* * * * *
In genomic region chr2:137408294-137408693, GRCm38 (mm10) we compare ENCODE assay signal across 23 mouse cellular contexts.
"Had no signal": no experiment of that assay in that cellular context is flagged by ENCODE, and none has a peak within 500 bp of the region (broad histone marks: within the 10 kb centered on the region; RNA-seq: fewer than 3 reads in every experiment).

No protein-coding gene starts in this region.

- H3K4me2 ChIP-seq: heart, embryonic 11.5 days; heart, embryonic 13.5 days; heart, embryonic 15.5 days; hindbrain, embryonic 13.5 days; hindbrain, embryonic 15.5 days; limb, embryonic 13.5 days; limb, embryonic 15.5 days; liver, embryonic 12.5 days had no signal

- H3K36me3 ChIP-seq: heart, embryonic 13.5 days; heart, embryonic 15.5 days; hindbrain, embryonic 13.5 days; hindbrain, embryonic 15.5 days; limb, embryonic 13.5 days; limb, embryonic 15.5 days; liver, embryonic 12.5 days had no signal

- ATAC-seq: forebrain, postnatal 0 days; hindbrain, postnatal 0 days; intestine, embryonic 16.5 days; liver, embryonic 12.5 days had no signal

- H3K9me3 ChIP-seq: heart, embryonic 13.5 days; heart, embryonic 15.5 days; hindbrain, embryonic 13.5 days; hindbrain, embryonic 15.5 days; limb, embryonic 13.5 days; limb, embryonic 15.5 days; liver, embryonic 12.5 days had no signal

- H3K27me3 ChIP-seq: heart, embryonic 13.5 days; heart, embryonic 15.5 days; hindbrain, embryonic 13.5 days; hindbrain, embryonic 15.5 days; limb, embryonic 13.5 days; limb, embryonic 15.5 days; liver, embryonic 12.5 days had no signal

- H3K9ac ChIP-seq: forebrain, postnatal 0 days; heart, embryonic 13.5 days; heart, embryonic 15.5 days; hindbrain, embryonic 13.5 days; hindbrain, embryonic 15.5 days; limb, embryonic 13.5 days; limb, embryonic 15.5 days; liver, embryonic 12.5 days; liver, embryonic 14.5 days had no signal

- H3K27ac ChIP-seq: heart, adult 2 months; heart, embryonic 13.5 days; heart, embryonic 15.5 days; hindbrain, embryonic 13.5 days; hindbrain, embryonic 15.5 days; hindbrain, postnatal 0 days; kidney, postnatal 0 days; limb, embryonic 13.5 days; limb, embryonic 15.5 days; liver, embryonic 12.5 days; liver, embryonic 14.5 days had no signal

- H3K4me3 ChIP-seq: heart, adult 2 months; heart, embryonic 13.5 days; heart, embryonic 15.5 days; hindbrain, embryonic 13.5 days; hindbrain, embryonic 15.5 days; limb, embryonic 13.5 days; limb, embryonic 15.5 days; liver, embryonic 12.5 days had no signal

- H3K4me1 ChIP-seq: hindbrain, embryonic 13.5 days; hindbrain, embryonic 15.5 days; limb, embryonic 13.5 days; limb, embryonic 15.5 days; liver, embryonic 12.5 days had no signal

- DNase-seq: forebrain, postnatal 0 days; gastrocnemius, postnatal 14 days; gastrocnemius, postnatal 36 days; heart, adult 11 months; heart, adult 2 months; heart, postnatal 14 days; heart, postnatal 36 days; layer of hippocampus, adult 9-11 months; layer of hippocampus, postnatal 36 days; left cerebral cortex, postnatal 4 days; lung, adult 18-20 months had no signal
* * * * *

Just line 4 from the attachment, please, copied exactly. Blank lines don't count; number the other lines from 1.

- H3K4me2 ChIP-seq: heart, embryonic 11.5 days; heart, embryonic 13.5 days; heart, embryonic 15.5 days; hindbrain, embryonic 13.5 days; hindbrain, embryonic 15.5 days; limb, embryonic 13.5 days; limb, embryonic 15.5 days; liver, embryonic 12.5 days had no signal